Exposé print issues (1993-2011)
Stick Men Featuring Mel Collins — Roppongi - Live in Tokyo 2017, Show 1
(Iapetus no#, 2017, DL)
Stick Men Featuring Mel Collins — Roppongi - Live in Tokyo 2017, Show 2
(Iapetus no#, 2017, DL)
by Jon Davis, Published 2017-10-22
The last live recording by Stick Men was Midori, recorded on the 2015 Japan tour, presenting two complete shows with special guest David Cross. Stick Men have a new studio album, have been touring off and on for months, and so it’s time for another live release. Like its predecessor, Roppongi presents two full sets of music recorded in Japan with a guest, in this case Mel Collins. Several of the band’s standards are present, including a handful that also appeared on Midori: “Hide the Trees,” “Crack the Sky,” “Satori in Tangier,” “Larks’ Tongues in Aspic Part 2,” and “Industry.” There are also a couple more King Crimson pieces added to the mix: “Level 5” and “Sailor’s Tale.” We get three tracks from Prog Noir, one of them in two versions from the different shows, plus three pieces from Stick Men’s back catalog. Add in some improvisations, and you’ve got Roppongi. If you’ve heard or seen this band before, you’re familiar with the basic sound of Tony Levin and Markus Reuter on tapping instruments and Pat Mastelotto on drums, and you’re likely aware that this is not a band that plays everything the same all the time. While much of the music is tightly rehearsed, there’s a lot of room for expression and variation, and the added presence of Collins assures that this is not just two more CDs of live Stick Men music. His flute and sax liven things up and provide nice contrasts to the other instruments. There are even some spots where Collins throws some pretty crazy effects onto his sax, as on “Level 5.” It’s a treat listening to these superb musicians at the top of their game, and while I’d probably recommend a studio album like Prog Noir to a newbie, this is an excellent example of their artistry. In spite of the inclusion of so much King Crimson material, this band is worthy in its own right, with its own take on the familiar music. The value of Roppongi is not in the fact that the world needed another live album by this band, but just the fact that it’s just so damn good. We are long past the days when music executives sat back and decided when the market could bear another live album by an artist, and what we got was based on their calculations of profit margins. This is a time when quality can count for something, at least in certain realms.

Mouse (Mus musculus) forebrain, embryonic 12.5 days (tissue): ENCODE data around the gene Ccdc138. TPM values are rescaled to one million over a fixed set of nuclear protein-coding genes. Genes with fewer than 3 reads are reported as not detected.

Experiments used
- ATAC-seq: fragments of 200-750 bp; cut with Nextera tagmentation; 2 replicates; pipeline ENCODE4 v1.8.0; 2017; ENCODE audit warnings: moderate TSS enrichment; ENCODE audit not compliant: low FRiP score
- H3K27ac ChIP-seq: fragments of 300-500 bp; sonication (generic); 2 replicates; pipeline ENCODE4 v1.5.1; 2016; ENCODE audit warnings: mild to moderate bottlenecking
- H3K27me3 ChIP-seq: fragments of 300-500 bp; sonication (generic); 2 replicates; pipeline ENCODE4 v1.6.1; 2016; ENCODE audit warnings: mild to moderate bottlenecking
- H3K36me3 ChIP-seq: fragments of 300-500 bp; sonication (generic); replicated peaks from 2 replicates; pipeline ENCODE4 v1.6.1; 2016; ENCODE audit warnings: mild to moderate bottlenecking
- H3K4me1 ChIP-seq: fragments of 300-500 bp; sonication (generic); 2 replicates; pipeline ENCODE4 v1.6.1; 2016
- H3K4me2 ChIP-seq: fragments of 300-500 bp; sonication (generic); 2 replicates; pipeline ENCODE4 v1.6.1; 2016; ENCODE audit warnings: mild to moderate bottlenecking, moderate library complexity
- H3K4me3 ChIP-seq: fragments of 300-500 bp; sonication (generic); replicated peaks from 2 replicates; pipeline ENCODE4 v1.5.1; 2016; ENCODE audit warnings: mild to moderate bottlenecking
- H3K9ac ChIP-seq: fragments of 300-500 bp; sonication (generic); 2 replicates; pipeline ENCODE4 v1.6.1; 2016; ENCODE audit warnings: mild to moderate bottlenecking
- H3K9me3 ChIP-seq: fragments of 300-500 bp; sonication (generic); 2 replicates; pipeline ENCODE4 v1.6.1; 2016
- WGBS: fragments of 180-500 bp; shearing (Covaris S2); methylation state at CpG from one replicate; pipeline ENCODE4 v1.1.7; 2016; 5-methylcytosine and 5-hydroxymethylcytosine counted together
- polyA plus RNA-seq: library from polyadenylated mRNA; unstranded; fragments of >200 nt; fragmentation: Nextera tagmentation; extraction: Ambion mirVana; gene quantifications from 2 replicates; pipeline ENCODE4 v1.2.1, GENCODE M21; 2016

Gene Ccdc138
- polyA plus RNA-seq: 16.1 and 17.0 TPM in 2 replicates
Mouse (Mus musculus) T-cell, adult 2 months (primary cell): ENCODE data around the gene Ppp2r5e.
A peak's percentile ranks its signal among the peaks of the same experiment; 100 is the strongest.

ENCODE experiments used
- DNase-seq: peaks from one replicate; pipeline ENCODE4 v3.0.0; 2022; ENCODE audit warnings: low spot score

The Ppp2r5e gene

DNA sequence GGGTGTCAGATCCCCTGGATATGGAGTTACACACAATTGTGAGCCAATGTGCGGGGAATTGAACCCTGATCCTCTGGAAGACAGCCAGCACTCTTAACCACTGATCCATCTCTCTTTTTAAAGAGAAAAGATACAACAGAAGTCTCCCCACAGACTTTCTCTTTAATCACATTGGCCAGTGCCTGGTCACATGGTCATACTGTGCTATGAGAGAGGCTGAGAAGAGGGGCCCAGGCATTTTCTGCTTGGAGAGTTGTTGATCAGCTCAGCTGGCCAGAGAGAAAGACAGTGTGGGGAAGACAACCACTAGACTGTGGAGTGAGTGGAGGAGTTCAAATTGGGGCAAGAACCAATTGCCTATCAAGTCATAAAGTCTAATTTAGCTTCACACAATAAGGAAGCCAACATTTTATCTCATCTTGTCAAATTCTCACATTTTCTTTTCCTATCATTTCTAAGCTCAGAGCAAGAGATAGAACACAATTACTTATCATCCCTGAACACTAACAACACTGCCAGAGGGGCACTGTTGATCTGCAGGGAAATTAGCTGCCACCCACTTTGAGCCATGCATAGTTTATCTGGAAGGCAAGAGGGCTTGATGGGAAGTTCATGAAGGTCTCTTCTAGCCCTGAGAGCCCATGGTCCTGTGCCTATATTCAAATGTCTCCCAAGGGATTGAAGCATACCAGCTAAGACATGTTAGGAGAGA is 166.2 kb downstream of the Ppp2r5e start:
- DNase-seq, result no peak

[Note that Roppongi is available in a variety of forms in different parts of the world. In the US, Moonjune is distributing a 2CD set covering both shows, which are available as separate downloads from Iapetus as well.]
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